29 Example: Opening stock $ Net capital inflows Other changes to the stock during the period + Net inflows $ = Injections $ Withdrawals $ Total $ Price changes $ Exchange rate changes $ Other adjustments $ = Closing stock $ Income payable $ In 213 you can observe that net capital inflows is a negative number as new injections of capital are outweighed by withdrawals of existing investment. In 214 you can observe that it is possible for net inflows to be positive but the value of the stock to fall over the year. This occurs as the falls in price movements and exchange rate changes are equal to negative $11 which outweighs the $1 rise in net inflows during the year. You can also observe from this example that you should never sum net inflows (or net outflows) over a period of time to represent stock of investment. The sum of the net inflows over the 3 years is $1, while the stock of investment is $14. Summing net inflows does not take into account any investment before the period being summed (in this case $1), or movements in the stock due to other changes during the period (in this case negative $6) Some statistical organisations do sum net flows to represent stocks of investment. This is mainly due to the fact that information on other changes is not readily available. This is referred to as investment stock on a historical cost basis, rather than investment on a market value basis as published by the ABS.

30 Box D What is direct investment? In simple terms, direct investment is where an investor acquires or holds 1 per cent or more ownership in a business or other asset. By holding 1 per cent or more of the shares or equity in the business, the direct investor is deemed to exercise a significant degree of influence in its management. In Australia s international investment statistics, data on foreign direct investment (FDI) in Australia records where individuals or businesses outside Australia hold 1% or more ownership in an Australian business or other asset. Similarly data on Australia s foreign direct investment abroad records where Australian individuals or businesses hold 1% or more ownership in a foreign business or asset. Direct investment can take different forms: branches (i.e. fully owned by the direct investor); subsidiaries (at least 5 per cent owned by the direct investor); and associates (between 1 per cent and 5 per cent owned by the direct investor). Direct investment normally signifies the investor is not just interested in maximising short-term profits but is interested in the long-term profitability of the entire enterprise group (e.g. multinational companies). This type of investment can be politically and economically sensitive in the host country so many countries have a review process (such as the Foreign Investment Review Board in Australia) to safeguard national interests. Direct investment comprises around one-third of Australia s total investment abroad, and around one-quarter of all foreign investment in Australia. Example of direct investment in Australia In January 214 Canadian firm Saputo, one of the world s largest dairy producers, was successful in acquiring a majority holding in Warrnambool Cheese and Butter. The takeover struggle endured for several months, with Japanese firm Lion and Australia s Murray Goulburn and Bega also interested in the Victorian producer.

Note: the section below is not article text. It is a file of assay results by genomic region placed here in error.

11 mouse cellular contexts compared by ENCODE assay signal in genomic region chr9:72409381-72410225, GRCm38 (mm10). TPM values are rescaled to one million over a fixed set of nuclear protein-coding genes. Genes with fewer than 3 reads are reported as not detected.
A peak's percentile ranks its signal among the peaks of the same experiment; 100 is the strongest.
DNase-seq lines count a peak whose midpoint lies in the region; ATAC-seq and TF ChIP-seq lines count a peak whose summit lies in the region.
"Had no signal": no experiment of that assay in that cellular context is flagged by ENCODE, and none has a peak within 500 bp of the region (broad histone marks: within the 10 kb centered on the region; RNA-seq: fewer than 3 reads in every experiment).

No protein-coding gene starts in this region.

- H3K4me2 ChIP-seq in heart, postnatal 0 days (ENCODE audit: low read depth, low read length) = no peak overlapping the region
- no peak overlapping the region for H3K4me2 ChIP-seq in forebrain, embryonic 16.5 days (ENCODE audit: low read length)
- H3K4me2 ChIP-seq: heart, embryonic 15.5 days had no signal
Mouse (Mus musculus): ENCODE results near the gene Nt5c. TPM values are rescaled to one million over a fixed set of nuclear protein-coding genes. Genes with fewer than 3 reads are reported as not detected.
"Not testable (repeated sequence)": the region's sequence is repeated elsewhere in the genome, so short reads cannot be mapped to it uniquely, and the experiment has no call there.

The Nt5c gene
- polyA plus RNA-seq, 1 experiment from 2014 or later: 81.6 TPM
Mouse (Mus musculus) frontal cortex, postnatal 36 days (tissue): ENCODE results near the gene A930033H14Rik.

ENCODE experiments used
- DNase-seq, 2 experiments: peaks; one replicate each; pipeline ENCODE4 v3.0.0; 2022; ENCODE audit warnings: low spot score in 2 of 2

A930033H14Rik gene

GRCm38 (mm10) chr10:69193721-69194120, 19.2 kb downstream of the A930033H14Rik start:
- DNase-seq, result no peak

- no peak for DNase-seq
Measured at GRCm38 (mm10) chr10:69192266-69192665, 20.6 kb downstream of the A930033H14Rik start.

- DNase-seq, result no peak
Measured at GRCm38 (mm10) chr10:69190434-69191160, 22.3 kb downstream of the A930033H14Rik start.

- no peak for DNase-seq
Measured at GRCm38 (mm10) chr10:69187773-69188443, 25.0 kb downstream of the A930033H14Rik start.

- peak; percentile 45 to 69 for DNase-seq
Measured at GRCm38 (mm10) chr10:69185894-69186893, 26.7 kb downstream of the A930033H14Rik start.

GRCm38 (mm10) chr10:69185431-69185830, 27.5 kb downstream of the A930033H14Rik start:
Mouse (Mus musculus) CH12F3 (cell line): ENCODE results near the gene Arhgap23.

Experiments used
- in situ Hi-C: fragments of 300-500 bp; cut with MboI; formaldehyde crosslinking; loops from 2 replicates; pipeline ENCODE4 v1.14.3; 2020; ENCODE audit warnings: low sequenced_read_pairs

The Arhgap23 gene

31 Box E What other forms of foreign investment are there? Total foreign investment comprises direct investment, as well as indirect investment such as portfolio investment, financial derivatives, reserve assets and other investment. Portfolio investment consists of equity (shares) and debt securities (bonds, bills, money market instruments) not above the 1 per cent ownership threshold for direct investment: portfolio investment indicates investment in a business or asset where the investor has no appreciable say in the operation of the business or asset; o for example, superannuation funds and financial institutions are major portfolio investors, spreading their investments across a portfolio of assets in international markets to maximise returns and balance investment risks on behalf of their members and investors (i.e. not having all their eggs in one basket ). Financial derivatives are financial instruments that are linked to a specific financial instrument, indicator or commodity, and through which specific financial risks can be traded in financial markets in their own right. Financial derivatives enable parties to trade specific financial risks (such as interest rate risk, currency, equity and commodity price risk, credit risk, etc.) to other entities who are more willing, or better suited, to take or manage these risks. Reserve assets (only recorded for Australian investment abroad) are the financial assets effectively controlled by the Reserve Bank of Australia. Other investment is the residual category and captures all other types of investment (excluding reserve assets) such as currency and deposits, loans, trade credit and accounts payable and receivable. Indirect investment comprises around two-thirds of Australia s total investment abroad, and around three-quarters of all foreign investment in Australia. See the Explanatory notes for more information. Example of Australia s portfolio investment abroad Australian Super, a well-known Australian superannuation fund, purchases stocks across a range of companies listed on the New York Stock Exchange.